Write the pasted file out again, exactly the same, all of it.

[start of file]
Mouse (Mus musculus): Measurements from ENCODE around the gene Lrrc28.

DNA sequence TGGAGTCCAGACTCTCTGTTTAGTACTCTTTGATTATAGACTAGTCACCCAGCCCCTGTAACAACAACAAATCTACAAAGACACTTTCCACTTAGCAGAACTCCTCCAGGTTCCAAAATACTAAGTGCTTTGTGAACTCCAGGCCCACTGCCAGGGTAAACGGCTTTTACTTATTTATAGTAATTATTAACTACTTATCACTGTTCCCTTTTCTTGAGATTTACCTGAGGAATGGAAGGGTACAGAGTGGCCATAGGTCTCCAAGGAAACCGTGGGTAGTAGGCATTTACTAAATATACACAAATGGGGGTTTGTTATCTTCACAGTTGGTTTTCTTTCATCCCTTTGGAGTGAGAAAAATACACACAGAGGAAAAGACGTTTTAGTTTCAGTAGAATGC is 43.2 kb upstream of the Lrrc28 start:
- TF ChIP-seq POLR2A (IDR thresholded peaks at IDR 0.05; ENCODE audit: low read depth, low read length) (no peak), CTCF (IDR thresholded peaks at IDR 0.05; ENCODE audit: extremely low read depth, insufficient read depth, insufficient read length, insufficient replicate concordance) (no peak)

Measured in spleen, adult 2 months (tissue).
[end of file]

Mouse (Mus musculus): Measurements from ENCODE around the gene Lrrc28.

DNA sequence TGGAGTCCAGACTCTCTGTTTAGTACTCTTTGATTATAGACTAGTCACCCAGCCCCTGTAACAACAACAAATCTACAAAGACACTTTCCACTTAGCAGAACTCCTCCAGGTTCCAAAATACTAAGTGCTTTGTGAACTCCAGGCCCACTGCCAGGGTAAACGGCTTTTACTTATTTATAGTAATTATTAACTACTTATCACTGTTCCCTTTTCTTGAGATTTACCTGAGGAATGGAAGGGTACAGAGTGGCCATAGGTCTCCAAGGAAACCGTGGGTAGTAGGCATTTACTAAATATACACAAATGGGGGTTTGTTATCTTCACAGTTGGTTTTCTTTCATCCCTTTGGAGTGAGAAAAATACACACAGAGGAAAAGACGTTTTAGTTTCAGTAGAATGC is 43.2 kb upstream of the Lrrc28 start:
- TF ChIP-seq POLR2A (IDR thresholded peaks at IDR 0.05; ENCODE audit: low read depth, low read length) (no peak), CTCF (IDR thresholded peaks at IDR 0.05; ENCODE audit: extremely low read depth, insufficient read depth, insufficient read length, insufficient replicate concordance) (no peak)

Measured in spleen, adult 2 months (tissue).